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The broad context for this story is the books of Exodus, Leviticus, Numbers, and Deuteronomy, which together tell the story of Moses and the leadership role assigned to him by Yahweh.
The narrow context takes us back to Numbers 20:1-13, 24—an incident at a place that would be known as Meribah, which means “quarreling.” At that place, “The people strove with Moses, and spoke, saying, ‘We wish that we had died when our brothers died before Yahweh! Why have you brought the assembly of Yahweh into this wilderness, that we should die there, we and our animals? Why have you made us to come up out of Egypt, to bring us in to this evil place? It is no place of seed, or of figs, or of vines, or of pomegranates; neither is there any water to drink'” (Numbers 20:3-5).
Moses and Aaron took the matter to Yahweh, who told Moses, “Take the rod, and assemble the congregation, you, and Aaron your brother, and speak to the rock before their eyes, that it give forth its water; and you shall bring forth to them water out of the rock; so you shall give the congregation and their livestock drink” (Numbers 20:8).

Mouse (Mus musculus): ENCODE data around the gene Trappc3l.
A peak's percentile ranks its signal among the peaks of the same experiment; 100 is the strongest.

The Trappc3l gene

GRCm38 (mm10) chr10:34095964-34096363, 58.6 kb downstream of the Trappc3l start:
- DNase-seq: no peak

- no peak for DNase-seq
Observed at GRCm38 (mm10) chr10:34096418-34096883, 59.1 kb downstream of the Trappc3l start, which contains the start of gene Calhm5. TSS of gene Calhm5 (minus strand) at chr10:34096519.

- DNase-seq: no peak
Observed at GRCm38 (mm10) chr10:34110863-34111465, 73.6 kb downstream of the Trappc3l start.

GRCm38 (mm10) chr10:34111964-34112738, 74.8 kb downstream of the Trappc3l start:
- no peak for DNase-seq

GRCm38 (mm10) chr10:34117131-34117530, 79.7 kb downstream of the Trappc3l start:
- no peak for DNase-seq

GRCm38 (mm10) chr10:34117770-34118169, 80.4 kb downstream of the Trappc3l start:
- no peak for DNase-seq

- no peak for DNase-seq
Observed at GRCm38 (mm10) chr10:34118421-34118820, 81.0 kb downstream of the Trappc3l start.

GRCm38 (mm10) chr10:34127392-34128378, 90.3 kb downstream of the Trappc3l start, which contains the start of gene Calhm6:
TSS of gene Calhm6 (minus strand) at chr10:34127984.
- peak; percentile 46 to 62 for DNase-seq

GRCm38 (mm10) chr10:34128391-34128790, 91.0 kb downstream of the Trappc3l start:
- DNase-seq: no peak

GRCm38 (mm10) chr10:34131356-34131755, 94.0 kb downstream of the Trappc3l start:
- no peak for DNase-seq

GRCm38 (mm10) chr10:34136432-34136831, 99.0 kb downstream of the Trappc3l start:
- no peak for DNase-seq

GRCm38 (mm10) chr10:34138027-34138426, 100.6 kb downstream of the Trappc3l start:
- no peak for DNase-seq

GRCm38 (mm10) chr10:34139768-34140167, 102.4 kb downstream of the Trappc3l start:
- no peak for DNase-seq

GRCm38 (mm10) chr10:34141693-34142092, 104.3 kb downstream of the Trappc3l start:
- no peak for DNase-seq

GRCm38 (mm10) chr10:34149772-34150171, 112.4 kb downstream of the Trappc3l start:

But when Moses and Aaron assembled the Israelites before the rock, instead of commanding the rock to yield its water, as Yahweh had commanded them to do, Moses “struck the rock with his rod twice: and water came forth abundantly, and the congregation drank, and their livestock” (Numbers 20:11).
But Yahweh rebuked Moses and Aaron, saying, “Because you didn’t believe in me, to sanctify me in the eyes of the children of Israel, therefore you shall not bring this assembly into the land which I have given them” (Numbers 20:12). In verse 24, Yahweh extends that punishment to Aaron. Their sin was to add something to the command that the Lord had given them—presumably because they didn’t feel that the Lord’s words were adequate to the occasion. They took matters in their own hands when they should have simply done what the Lord told them to do.
While that punishment might seem overly harsh to us, it explains why Moses and Aaron, who led Israel out of Egypt and through their forty-year sojourn in the wilderness, were not allowed to lead Israel into the Promised Land.
A similar story of Moses and the rock of Meribah is found in Exodus 17:1-7. However, in that account, Yahweh commanded Moses to strike the rock, which he did. There is no suggestion of Moses’ disobedience or punishment in that account. Scholars debate whether the two accounts of Meribah are two accounts of the same incident or accounts of two separate incidents.